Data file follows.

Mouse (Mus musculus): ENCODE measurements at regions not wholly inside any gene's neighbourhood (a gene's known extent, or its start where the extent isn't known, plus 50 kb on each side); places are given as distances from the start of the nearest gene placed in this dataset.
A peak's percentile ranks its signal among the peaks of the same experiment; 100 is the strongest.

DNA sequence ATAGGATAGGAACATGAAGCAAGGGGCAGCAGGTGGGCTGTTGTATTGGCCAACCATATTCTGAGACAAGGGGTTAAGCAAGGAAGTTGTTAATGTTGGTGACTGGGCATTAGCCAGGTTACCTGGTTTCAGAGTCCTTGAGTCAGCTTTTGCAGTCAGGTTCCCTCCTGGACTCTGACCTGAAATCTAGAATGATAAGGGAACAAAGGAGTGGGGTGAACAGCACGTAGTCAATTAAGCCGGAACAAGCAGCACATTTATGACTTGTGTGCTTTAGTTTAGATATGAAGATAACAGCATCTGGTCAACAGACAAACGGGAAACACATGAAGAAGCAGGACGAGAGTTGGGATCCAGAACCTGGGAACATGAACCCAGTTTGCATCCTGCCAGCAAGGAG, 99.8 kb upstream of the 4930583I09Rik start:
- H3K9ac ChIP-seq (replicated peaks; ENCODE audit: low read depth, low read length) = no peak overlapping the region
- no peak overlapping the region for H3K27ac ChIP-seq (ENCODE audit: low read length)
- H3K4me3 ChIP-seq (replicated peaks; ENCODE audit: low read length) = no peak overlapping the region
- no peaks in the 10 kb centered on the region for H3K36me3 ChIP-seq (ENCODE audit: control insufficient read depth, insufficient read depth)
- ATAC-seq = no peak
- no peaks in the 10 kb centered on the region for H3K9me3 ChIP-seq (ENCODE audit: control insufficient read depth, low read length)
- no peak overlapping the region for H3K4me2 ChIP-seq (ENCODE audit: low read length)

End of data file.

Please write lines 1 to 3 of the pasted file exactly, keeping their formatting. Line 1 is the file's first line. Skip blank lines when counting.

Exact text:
Mouse (Mus musculus): ENCODE measurements at regions not wholly inside any gene's neighbourhood (a gene's known extent, or its start where the extent isn't known, plus 50 kb on each side); places are given as distances from the start of the nearest gene placed in this dataset.
A peak's percentile ranks its signal among the peaks of the same experiment; 100 is the strongest.

DNA sequence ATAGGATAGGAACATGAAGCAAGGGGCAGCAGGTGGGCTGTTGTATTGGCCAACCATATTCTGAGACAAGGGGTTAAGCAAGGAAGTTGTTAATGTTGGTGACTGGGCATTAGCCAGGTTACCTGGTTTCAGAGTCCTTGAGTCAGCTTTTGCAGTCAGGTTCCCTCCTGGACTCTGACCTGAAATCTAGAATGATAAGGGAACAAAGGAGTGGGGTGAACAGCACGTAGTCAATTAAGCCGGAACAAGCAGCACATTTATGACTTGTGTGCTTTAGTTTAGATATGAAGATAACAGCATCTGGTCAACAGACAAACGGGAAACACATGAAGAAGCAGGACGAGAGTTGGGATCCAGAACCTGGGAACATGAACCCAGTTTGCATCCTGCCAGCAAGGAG, 99.8 kb upstream of the 4930583I09Rik start: